Market Recap: Planting Delays Push Corn Futures Higher

U.S. lean-hog futures settled mostly lower, as market participants remain uncertain how long the seasonal uptrend in pork demand will hold. May hog futures added 2 to 92, Most-active June futures fell 12 to 90.57

U.S. live-cattle futures rose Thursday, stemming their recent slide, after wholesale choice-grade beef prices hit record highs.
June live-cattle futures gained 35 to $120, August live-cattle prices rose 52 to $120.

At the 2 livestock auctions held Wednesday at Norwood and North Wilkesboro a total of 1079 cattle and 8 goats were sold. Slaughter cows trended mostly steady to $2.50 lower, feeder steers trended mostly $2.00 to $5.00 lower, and heifers trended mostly $4.00 to $5.00 lower when compared to the previous week. Average dressing slaughter cows brought $70.50 to $83.00. Average dressing slaughter bulls, 1000 lbs. & up, sold at $92.00 to $101.00 with high dressing up to $105.00.

N.C. BROILER-FRYERS: The market is steady and the live supply is adequate to meet the moderate demand. Average weights are heavy. The estimated slaughter for Thursday in North Carolina is 2,878,000 head compared to 2,796,000 head last Thursday.

U.S. corn futures jumped Thursday, reversing from Wednesday's losses on tight supplies and fears about planting delays. Wheat futures settled higher, fueled by traders shedding bets on prices declining amid views the market was oversold and traders bracing for potentially supportive data in Friday's USDA crop-production report. Soybean futures ended higher, boosted by tight domestic stockpiles of the oilseed and traders attempting to factor in the impact of slow plantings and current weather conditions on the 2013 crop-production potential.

May corn gained 19 1/2 to $6.94, July wheat in Chicago ended up 17 1/2 at $7.23, Kansas City Board of Trade July wheat rose 19 to $7.79, and July soybeans finished up 18 at $14.08.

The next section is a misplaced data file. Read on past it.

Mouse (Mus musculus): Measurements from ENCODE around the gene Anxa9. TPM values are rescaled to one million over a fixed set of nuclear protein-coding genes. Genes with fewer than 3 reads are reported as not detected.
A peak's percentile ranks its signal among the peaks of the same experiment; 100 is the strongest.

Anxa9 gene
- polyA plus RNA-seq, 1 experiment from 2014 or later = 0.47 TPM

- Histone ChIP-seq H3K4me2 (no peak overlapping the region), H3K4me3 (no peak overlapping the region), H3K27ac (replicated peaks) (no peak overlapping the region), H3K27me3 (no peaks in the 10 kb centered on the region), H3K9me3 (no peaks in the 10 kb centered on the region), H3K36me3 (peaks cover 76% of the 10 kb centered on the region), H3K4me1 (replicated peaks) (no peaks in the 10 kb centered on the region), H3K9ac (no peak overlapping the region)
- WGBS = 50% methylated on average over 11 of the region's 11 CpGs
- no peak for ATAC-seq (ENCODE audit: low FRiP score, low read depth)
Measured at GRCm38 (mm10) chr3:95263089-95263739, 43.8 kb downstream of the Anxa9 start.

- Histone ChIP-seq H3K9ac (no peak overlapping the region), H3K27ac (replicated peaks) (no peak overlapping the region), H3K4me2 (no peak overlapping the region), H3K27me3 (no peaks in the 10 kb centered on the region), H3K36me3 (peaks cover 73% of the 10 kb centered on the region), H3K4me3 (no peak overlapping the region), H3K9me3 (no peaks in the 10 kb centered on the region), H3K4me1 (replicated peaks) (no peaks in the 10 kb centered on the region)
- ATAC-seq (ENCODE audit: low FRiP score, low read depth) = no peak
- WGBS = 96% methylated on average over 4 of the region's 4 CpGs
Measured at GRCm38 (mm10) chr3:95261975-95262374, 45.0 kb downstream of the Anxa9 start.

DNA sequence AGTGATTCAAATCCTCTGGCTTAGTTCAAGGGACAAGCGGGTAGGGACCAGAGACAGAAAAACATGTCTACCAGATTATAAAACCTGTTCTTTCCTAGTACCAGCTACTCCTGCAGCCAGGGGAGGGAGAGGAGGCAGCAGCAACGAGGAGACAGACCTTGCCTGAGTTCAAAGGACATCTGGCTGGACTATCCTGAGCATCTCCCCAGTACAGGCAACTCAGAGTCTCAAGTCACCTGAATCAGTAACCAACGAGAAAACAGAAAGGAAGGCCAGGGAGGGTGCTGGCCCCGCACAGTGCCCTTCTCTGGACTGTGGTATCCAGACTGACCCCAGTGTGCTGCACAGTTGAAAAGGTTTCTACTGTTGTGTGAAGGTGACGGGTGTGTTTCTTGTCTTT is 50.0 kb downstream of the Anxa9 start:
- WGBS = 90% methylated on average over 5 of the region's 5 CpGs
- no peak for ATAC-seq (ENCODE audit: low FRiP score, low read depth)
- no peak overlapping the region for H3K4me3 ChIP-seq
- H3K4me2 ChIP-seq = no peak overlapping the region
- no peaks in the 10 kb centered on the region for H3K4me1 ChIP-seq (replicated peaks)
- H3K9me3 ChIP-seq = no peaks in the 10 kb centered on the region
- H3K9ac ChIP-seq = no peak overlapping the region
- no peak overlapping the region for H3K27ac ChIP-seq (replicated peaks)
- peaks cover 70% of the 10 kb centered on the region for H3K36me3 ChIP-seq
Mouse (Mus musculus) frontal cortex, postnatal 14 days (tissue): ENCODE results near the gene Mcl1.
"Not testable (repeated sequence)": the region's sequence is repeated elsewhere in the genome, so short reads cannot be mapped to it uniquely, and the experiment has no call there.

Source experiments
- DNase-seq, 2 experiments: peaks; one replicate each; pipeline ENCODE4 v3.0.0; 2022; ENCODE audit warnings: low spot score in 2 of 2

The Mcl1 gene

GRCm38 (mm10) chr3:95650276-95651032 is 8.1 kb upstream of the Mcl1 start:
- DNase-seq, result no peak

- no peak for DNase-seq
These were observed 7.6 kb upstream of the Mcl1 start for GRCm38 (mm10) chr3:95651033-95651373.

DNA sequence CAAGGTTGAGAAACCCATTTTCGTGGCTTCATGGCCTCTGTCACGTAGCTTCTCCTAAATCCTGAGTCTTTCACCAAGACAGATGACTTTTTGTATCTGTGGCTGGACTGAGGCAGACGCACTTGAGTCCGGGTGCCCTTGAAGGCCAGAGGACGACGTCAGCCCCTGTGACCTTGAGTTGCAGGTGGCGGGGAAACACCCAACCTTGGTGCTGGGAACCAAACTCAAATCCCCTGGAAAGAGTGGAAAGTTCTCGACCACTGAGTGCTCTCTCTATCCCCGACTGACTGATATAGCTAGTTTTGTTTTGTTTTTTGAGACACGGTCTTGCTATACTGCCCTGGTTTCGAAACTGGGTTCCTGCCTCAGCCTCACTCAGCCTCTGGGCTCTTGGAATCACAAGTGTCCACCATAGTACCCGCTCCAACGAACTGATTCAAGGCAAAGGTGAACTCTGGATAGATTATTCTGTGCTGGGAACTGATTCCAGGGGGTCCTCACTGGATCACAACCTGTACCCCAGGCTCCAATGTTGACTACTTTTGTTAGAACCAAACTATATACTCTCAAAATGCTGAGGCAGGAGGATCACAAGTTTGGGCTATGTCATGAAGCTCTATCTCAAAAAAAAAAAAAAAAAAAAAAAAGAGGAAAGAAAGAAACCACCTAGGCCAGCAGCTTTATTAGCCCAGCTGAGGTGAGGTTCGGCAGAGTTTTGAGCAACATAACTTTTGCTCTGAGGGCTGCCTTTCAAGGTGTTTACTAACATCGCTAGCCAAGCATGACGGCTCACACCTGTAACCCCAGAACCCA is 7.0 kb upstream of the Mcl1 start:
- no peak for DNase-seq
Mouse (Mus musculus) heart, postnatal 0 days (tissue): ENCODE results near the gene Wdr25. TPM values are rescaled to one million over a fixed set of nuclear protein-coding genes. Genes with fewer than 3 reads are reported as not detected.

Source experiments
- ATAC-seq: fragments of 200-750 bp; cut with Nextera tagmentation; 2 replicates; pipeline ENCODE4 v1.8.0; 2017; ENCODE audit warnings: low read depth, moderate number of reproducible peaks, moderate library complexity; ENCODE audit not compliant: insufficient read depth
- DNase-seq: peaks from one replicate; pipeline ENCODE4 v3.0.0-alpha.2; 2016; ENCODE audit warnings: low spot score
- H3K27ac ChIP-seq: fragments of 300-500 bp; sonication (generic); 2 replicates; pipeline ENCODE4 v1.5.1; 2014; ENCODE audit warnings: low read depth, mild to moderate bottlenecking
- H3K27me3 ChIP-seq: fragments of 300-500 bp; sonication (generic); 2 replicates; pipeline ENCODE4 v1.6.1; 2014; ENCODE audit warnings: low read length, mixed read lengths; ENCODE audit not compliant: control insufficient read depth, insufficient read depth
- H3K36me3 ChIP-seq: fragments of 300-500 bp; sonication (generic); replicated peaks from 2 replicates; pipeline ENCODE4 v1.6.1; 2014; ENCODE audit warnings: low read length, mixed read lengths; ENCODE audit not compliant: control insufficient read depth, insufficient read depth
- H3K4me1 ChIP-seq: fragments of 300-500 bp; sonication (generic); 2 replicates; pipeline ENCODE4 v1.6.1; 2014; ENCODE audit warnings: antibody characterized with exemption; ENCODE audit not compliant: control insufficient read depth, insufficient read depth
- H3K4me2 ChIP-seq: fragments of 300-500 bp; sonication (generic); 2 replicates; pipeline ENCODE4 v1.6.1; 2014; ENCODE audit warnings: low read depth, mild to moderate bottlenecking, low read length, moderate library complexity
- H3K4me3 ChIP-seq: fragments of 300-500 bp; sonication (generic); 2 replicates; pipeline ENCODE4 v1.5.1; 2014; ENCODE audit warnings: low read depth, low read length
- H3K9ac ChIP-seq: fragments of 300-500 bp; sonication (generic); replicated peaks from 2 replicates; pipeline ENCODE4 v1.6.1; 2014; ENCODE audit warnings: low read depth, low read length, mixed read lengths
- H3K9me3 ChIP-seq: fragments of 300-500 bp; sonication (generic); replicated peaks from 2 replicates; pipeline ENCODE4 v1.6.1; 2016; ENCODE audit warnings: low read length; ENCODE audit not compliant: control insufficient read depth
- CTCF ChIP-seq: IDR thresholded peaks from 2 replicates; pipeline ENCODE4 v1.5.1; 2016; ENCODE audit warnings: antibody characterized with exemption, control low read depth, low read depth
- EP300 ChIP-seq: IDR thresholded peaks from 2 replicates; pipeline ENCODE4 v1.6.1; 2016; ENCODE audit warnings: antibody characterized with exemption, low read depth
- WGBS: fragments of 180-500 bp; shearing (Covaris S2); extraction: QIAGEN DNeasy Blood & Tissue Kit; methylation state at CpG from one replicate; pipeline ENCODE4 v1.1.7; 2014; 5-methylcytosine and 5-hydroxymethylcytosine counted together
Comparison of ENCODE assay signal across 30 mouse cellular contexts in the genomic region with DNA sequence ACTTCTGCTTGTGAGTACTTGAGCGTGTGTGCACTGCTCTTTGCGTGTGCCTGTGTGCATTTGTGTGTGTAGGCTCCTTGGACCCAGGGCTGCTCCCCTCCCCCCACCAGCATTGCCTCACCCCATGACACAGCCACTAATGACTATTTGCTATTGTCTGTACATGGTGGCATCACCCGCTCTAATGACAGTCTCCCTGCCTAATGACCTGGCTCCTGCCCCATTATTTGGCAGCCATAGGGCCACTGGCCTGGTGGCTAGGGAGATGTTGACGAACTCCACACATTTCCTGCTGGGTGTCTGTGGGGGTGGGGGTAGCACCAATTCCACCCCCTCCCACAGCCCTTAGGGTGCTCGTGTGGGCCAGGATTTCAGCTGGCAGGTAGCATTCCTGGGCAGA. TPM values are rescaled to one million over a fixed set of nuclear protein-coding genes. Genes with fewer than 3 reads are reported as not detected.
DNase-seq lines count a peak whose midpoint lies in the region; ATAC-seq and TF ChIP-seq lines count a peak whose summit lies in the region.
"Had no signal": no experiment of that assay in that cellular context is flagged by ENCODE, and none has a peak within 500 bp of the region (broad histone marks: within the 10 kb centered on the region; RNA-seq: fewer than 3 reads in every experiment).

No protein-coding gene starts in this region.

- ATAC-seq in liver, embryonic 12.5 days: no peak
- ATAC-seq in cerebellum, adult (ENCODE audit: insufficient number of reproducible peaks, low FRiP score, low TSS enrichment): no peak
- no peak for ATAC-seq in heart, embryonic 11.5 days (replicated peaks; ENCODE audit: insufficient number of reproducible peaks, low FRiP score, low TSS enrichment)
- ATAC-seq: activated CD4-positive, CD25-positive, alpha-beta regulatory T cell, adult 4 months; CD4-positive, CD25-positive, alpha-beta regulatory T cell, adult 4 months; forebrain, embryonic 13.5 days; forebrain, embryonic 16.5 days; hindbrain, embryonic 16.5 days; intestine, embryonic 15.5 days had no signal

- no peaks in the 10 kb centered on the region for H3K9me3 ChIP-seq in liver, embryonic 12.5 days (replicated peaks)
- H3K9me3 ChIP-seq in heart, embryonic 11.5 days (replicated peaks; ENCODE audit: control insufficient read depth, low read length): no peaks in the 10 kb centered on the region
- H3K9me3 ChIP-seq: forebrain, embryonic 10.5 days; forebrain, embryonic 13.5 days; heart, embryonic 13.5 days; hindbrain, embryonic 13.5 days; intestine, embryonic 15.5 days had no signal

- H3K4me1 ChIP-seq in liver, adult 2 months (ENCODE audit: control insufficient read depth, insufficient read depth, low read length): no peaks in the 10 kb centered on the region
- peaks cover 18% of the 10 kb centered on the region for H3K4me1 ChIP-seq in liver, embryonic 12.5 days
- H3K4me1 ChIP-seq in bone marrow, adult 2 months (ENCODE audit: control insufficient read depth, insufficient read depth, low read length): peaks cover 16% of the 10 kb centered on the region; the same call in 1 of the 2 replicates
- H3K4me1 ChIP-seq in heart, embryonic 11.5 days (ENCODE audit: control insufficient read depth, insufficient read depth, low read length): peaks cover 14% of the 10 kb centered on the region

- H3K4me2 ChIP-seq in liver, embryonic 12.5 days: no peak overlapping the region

Greens: Demand is moderate. Market is about steady. Various containers, bunched/loose collard, mustard, and turnip tops 6.50-7.00 some 6.50. Kale type was 7.00-8.00, few higher.

Sweet potatoes: Demand is moderate. Market is about steady. 40 lb cartons Orange Types U.S. No. 1 13.00-15.00, few higher and lower. U.S. No. 1 Petite 10.00-12.00 few higher and lower. U.S. No. 2 7.00-9.00, few higher and lower. No Grade Marks jumbo 6.00-7.00, few higher and lower.

No. 2 yellow shelled corn trended 15 to 16 cents higher when compared to last report. Prices ranged $6.99-$7.44 at feed mills and $6.69-7.23 at elevators. No. 1 yellow soybeans trended 12 to 18 cents higher and were $14.88 at processors, and $13.94-$14.91 at elevators. No. 2 red winter wheat was 18 cents higher and was $5.74 at the elevators. Soybean meal, f.o.b. at processing plants, was $483.20 per ton for 48% protein.

otton futures rose to end at a fresh five-week high. Market participants have expressed concern that delays in U.S. plantings of the fiber could create a tight supply situation at the beginning of the new marketing year, which starts Aug. 1. July cotton gained 17 to 87.85, and December new crop fell 7 to 86.70.

Gold futures extended their losses in after-market trading Thursday as the dollar surpassed the Y100 level for the first time in four years. June gold settled trade at $1,468.60, down $5.10, July silver closed at $23.87; down 1.3 cents

U.S. crude oil futures ended weaker but above the day's lows, while refined products futures hit one-month highs on hopes of a coming improvement in the economy of the world's biggest oil consumer. June crude fell 23 cents to $96.39 a barrel, June distillates gained 2.19 cents to $2.93 a gallon, and  June gasoline gained 3.13 cents, to $2.88 a gallon.

Natural-gas futures settled slightly higher Thursday, after a government report showed a weekly increase in U.S. stockpiles that met analysts' forecasts. June nat gas gained a fraction to $3.98

On Wall Street, stocks ended lower on Thursday, breaking a five-day string of record closing highs for the S&P as the market’s recent momentum faltered and Apple shares weighed. The Dow fell 22 to 15,082, the Nasdaq fell 4 to 3,409, and the S&P 500 fell 6 to 1,626. is dedicated to serving the agricultural industry in the Carolinas and Virginia with the latest ag news, exclusive regional weather station readings, and key crop market information. The website is a companion of the Southern Farm Network, provider of daily agricultural radio programming to the Carolinas since 1974. presents radio programs, interviews and news relevant to crop and livestock production and research throughout the mid-Atlantic agricultural community.